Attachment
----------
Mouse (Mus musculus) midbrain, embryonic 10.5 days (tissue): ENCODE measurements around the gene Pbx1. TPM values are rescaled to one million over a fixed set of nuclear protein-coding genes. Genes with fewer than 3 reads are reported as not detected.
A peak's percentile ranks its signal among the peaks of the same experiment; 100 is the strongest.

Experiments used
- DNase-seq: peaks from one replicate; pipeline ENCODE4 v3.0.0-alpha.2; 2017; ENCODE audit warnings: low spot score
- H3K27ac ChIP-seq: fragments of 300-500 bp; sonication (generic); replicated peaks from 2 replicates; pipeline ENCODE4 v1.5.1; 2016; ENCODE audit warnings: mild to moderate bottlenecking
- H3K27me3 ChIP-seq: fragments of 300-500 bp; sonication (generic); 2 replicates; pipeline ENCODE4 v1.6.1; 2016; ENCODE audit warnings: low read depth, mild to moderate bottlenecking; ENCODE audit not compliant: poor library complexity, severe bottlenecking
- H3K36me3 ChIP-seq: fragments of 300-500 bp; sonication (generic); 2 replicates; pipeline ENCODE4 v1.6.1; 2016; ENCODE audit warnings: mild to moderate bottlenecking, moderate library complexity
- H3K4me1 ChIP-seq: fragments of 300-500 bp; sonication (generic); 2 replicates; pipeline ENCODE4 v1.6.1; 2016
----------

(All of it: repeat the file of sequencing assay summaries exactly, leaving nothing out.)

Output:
Mouse (Mus musculus) midbrain, embryonic 10.5 days (tissue): ENCODE measurements around the gene Pbx1. TPM values are rescaled to one million over a fixed set of nuclear protein-coding genes. Genes with fewer than 3 reads are reported as not detected.
A peak's percentile ranks its signal among the peaks of the same experiment; 100 is the strongest.

Experiments used
- DNase-seq: peaks from one replicate; pipeline ENCODE4 v3.0.0-alpha.2; 2017; ENCODE audit warnings: low spot score
- H3K27ac ChIP-seq: fragments of 300-500 bp; sonication (generic); replicated peaks from 2 replicates; pipeline ENCODE4 v1.5.1; 2016; ENCODE audit warnings: mild to moderate bottlenecking
- H3K27me3 ChIP-seq: fragments of 300-500 bp; sonication (generic); 2 replicates; pipeline ENCODE4 v1.6.1; 2016; ENCODE audit warnings: low read depth, mild to moderate bottlenecking; ENCODE audit not compliant: poor library complexity, severe bottlenecking
- H3K36me3 ChIP-seq: fragments of 300-500 bp; sonication (generic); 2 replicates; pipeline ENCODE4 v1.6.1; 2016; ENCODE audit warnings: mild to moderate bottlenecking, moderate library complexity
- H3K4me1 ChIP-seq: fragments of 300-500 bp; sonication (generic); 2 replicates; pipeline ENCODE4 v1.6.1; 2016